The public and wider community
The Scarman lecture, which takes place once a year and focuses on varying Criminological themes including policing, race, criminal justice and human rights is one way the School connects with the Criminological and local community.
The Youth Peer Mentorship in Trinidad is also a project aimed at helping communities in Trinidad by reducing gang violence.
Hate Crime: Transforming Public Recognition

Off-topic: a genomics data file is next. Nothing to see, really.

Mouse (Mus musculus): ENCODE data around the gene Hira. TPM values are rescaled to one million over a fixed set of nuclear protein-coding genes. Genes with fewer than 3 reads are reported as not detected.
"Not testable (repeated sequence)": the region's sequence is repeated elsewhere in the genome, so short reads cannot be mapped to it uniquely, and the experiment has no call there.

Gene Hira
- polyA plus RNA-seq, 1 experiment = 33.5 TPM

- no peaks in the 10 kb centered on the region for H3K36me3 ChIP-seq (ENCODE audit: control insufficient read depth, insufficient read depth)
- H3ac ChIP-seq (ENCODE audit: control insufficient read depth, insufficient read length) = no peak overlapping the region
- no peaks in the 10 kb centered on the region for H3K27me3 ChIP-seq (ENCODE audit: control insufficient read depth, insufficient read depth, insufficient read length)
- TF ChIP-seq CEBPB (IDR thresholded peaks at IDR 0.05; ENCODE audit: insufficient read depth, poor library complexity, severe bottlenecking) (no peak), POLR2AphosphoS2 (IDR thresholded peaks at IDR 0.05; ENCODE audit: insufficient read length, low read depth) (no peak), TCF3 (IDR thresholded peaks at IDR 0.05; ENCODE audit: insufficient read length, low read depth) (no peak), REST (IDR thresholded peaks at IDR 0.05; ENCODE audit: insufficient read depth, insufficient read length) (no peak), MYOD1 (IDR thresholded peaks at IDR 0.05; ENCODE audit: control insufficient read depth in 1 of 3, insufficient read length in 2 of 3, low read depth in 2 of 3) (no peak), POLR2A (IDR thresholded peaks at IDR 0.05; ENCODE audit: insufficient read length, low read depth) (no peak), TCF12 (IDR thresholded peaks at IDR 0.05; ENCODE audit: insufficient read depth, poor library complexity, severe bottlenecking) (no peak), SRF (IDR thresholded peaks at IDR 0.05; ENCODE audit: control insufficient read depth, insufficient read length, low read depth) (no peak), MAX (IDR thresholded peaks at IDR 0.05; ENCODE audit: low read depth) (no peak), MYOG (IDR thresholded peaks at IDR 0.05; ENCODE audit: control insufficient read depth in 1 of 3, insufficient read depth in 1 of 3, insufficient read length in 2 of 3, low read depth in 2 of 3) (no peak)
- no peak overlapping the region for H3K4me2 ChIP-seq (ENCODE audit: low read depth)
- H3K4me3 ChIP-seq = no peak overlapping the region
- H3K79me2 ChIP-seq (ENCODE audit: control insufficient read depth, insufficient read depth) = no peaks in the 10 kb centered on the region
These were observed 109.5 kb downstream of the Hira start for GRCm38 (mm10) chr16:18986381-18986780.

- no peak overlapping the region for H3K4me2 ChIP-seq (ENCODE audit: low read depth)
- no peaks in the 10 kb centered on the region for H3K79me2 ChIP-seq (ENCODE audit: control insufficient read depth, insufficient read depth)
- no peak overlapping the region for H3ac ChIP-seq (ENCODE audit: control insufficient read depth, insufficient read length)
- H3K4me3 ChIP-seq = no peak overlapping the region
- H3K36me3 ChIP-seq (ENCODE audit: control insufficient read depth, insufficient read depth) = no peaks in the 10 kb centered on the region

Hate crime is an urgent global priority for governments, lawmakers and practitioners, with many parts of the world experiencing a sustained increase in the prevalence of recorded hate crimes following recent trigger events, including the rise of far right and nationalist movements, a growth of terrorist-related incidents, and the COVID-19 crisis. Research by Chakraborti, Hardy and Allen at the Centre for Hate Studies (CHS) has substantially enhanced awareness and understanding of hate crime and its associated harms amongst a broad range of beneficiaries including victims, witnesses, practitioners, and policy-makers from different sectors. This research has also improved responses to victims and perpetrators through the development of new strategies, changes to reporting mechanisms, and evidence-based training and interventions. Some examples of how the CHS has worked with the general public and wider community can be found on the Centre for Hate Studies.